By Mandla Moyo
In a bid to preserve their heritage, Highlanders Football Club have a taken giant step by appointing a renowned team of researchers to document it.
Two researchers, Pathisa Nyathi, a distinguished historian and journalist, Lovemore Dube who is a former Chronicle sports editor have been assigned to work on the project. Nyathi and Dube are also Sunday News columnists.
Addressing the club’s annual general meeting last Sunday, Highlanders board chairman Luke Mnkandla informed members of the decision to engage Nyathi and Dube to assist in documenting Bosso’s history.
“In another development your board in agreement with the executive and to preserve the club’s heritage and history, has initiated a process of documenting the club’s history. To this end engagements are at an advanced stage to start the process with assistance from renowned historian Pathisa Nyathi and former Chronicle sports editor Lovermore Dube,’’ Mnkandla said.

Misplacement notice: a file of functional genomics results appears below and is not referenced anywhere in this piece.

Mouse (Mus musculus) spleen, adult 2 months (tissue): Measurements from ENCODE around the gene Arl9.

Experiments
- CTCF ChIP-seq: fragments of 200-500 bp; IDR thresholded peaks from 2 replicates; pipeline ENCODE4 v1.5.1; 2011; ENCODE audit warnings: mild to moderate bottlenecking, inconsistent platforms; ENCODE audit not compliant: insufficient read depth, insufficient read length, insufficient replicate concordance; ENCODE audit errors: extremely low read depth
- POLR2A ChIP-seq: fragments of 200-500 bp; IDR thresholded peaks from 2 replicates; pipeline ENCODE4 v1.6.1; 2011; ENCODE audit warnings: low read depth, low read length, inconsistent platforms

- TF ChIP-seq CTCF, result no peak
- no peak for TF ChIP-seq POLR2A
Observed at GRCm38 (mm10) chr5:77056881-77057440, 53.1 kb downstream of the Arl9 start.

Working hand in glove with the marketing committee the two are expected to see the project start in the first quarter of the year. Nyathi explained that the research would be conducted through gleaning through written documents and oral evidence, making use of some members of the club who still have a vivid account of the club history.
Highlanders were founded in 1926 as Lions Football Club, composed mainly of boys born in Makokoba Bulawayo’s oldest township by two of the Ndebele King Lobengula grandsons, Albert and Rhodes.
In 1936, the players changed the name to Matabeleland Highlanders Football Club and later on dropped the name Matabeleland. It is the oldest football club in the country. Sunday News